Rebalancing, Part 1

by James Kwantes

Gold’s recent bounce notwithstanding, rebalancing in this junior market feels a bit like Nik Wallenda must have crossing the Grand Canyon gorge unharnessed on a windy day. Add in the hounds of Hades howling from below and ill winds blowing from the general direction of China – welcome to the TSX Venture Exchange!

Somebody should tell Nik Wallenda about the TSX Venture exchange.

For those of you who haven’t read my disclaimer, go read it now. I wasn’t kidding when I said “this blog should not be construed as investment advice.” The performance of some of the companies whose shares I have purchased – and featured in this space – has been painful, even if gold has moved off lows and the portfolio is seeing more green of late. Mercifully, my most recent purchases have performed better.

This Venture bear market has taken no prisoners, and it’s not only retail schmucks who have been taking it on the chin. Just ask junior resource legend Rick Rule, who has been recommending shares of Robert Friedland’s Ivanplats all the way down from its IPO price of $5 (last price, $1.51).

I’ve been busy with other projects and haven’t posted much of late. But I have made a few adjustments in my portfolio. In this post, which has been hanging over my head for a while and is getting too long, I’ll detail the stocks I’ve sold. In a subsequent blog, I’ll outline what I’ve bought (Peregrine Diamonds, Pilot Gold, NexGen Energy, WesternOne Equity) and why.


Lumina Copper (LCC)

I sold most of my position in Lumina Copper before the plunge down to sub-$5 territory, but still hold some in an RRSP account. I continue to believe that Lumina’s Taca Taca is a world-class copper-gold deposit that will one day be a profitable mine. But I also thought Lumina Copper was going to get taken out in 2012 – management’s stated goal – and it didn’t. I should have pulled the trigger then – but didn’t.

Major shareholder Ross Beaty – known as a “broken slot machine” for his track record of developing and selling mineral assets – has made a lot of money for shareholders over the years. But in hindsight, it seems as if Lumina management may have missed an opportunity to sell the company in late 2011 and early 2012, when the stock was trading in a range of $10 to $16. For a while, it defied gravity as the rest of the Venture began to drop. No longer.

In this climate, with majors shedding assets, China growth slowing and the copper price treading water, I just don’t see a Taca Taca takeout for a large premium anytime soon, and that’s the reason I purchased the stock. The deposit’s location in Argentina, albeit in a “mining-friendly” province, has also hurt more than I expected.

Sandstorm Gold/Sandstorm Metals & Energy (SSL/SND)

I also pulled the plug on Nolan Watson’s Sandstorm streaming companies, which were the first I wrote up when I launched World of Mining almost a year ago.

I still like the business model but chinks in the armor have emerged. The companies may be insulated from some of the challenges of pulling rock out of the ground, but still have exposure to operational problems and financing pitfalls, which have occurred more frequently than I’d hoped for from this management team.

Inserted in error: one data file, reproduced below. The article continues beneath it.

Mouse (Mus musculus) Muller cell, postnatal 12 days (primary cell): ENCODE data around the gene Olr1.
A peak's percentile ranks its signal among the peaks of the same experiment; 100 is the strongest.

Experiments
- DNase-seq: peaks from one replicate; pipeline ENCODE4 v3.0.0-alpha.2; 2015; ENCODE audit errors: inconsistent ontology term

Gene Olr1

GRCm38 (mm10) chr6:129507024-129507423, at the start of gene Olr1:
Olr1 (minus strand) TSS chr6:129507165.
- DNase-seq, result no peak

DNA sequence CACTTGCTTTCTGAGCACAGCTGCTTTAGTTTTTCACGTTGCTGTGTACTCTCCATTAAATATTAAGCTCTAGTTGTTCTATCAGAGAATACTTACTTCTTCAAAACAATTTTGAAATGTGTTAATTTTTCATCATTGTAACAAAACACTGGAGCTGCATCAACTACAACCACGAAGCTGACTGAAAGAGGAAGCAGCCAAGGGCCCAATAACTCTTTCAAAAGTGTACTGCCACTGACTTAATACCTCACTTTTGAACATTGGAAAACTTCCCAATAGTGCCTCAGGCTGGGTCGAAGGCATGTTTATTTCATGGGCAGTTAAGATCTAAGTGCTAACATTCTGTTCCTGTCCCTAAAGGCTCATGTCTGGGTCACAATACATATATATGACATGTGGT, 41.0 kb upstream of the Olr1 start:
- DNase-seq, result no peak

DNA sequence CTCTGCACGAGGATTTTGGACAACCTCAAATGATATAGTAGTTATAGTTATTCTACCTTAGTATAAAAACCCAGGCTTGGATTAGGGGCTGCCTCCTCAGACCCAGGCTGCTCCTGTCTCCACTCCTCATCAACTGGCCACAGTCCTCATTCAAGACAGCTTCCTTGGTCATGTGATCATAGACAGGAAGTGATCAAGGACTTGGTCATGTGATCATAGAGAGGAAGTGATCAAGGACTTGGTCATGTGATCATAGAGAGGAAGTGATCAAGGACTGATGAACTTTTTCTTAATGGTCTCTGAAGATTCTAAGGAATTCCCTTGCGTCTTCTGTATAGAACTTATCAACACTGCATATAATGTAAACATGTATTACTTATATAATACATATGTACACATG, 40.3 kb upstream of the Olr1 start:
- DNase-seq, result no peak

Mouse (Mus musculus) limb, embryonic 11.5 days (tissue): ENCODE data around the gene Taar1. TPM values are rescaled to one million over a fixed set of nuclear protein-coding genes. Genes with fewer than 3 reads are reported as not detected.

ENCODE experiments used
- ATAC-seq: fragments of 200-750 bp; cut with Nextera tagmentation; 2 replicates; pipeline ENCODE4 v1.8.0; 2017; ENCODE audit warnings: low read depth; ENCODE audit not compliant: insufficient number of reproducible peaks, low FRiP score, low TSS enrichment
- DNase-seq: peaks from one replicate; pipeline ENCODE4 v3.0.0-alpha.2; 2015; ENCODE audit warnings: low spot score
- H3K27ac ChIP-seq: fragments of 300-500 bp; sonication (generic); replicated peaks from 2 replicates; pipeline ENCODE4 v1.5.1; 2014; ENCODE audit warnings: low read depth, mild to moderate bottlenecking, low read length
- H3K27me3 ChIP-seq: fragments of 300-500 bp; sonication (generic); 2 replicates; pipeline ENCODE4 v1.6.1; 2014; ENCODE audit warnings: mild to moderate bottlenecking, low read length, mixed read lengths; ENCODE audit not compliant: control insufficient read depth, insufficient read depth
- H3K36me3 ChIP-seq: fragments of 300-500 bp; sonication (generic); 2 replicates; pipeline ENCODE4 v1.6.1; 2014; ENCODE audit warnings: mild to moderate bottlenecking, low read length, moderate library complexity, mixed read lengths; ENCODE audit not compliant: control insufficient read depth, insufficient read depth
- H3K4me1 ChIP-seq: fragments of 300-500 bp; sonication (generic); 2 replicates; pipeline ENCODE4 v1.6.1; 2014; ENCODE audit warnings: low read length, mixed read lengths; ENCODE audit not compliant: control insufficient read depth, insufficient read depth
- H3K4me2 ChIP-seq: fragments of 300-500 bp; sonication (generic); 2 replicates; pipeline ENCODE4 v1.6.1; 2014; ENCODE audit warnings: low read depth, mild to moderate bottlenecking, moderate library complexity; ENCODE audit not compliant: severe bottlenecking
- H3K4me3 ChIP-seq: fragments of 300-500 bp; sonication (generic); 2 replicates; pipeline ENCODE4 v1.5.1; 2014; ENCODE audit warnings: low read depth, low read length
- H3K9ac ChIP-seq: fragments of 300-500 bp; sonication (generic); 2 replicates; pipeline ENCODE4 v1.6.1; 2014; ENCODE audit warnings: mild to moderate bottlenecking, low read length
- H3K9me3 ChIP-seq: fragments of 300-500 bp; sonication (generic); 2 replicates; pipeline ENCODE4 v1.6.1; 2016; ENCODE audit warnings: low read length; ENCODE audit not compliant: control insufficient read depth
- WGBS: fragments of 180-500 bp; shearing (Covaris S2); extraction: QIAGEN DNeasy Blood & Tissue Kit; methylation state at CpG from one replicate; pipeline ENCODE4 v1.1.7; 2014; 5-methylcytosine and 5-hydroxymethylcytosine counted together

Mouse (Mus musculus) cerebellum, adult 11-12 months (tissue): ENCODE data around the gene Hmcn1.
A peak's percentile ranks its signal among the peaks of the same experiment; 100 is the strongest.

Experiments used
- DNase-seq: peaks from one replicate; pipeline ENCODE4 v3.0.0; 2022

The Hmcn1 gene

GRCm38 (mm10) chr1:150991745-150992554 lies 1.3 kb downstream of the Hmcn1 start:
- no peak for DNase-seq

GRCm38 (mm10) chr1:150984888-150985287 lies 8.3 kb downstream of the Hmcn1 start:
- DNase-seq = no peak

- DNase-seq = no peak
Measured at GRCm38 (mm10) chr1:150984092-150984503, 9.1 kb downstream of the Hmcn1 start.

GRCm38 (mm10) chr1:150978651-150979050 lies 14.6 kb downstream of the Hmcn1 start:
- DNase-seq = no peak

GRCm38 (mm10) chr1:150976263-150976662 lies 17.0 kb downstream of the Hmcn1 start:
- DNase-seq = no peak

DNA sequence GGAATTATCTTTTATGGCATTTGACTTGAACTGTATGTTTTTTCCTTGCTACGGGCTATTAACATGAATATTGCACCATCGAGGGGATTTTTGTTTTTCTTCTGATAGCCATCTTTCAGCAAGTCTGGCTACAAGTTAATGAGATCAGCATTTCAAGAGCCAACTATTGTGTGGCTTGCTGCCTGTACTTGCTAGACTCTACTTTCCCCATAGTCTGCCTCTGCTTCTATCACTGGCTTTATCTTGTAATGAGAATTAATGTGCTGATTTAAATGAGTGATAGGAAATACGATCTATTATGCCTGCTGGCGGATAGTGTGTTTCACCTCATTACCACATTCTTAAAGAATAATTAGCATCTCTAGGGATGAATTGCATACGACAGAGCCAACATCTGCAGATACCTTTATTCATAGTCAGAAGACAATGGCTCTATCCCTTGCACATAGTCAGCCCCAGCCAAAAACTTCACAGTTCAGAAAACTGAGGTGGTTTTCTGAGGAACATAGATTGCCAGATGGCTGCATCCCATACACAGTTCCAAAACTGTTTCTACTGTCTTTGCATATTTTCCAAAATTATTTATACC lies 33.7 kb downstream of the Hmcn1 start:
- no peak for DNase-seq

Sandstorm Gold partner Colossus Minerals recently announced dewatering troubles at its 75%-owned Serra Pelada gold-PGM mine in Brazil, pushing gold production back from Q2 2013 to late in the fourth quarter. Colossus also hinted at funding problems, a double whammy that took its stock down from $1.60 to 80 cents. The company subsequently did a dilutive $33-million financing at 75 cents.

Sandstorm Gold has a deal to buy 1.5% of the gold and 35% of the platinum produced at Serra Pelada for $400/oz and $200/oz, respectively.

Sandstorm Metals & Energy has been a world of pain for shareholders. Its coal and natural gas streams didn’t pan out as planned and Sandstorm’s copper partner Donner Metals is now experiencing a cash crunch, so Sandstorm waived Donner’s requirement to sell it copper in 2013. James Steels has a good recap and more details in a writeup here at
Sandstorm Metals & Energy also just released second-quarter financials.

The Sandstorm story has changed enough that I’m out. Sandstorm Metals & Energy has dropped enough, however, that it’s starting to look interesting again. But not THAT interesting.

Amerigo Resources (ARG)

On May 9, copper tailings producer Amerigo suspended its dividend, a detail that was tacked on to first-quarter financials.

CEO Klaus Zeitler cited weakness in the copper price as well as production guidance that was revised lower. Amerigo’s appealing dividend yield of about 7% was one of the reasons I bought the stock, as outlined here. Amerigo subsequently announced a deal with Codelco to process historic tailings from the Cauquenes deposit, a bullish development that will eventually allow Amerigo to double copper and moly production.

But shares are 28% lower than they were when the dividend got cancelled, the type of surprise I don’t much like. I cut my losses and moved on. Amerigo remains on my radar, however.

Disclaimer: As always, each investor should do their own due diligence. This is not investment advice.

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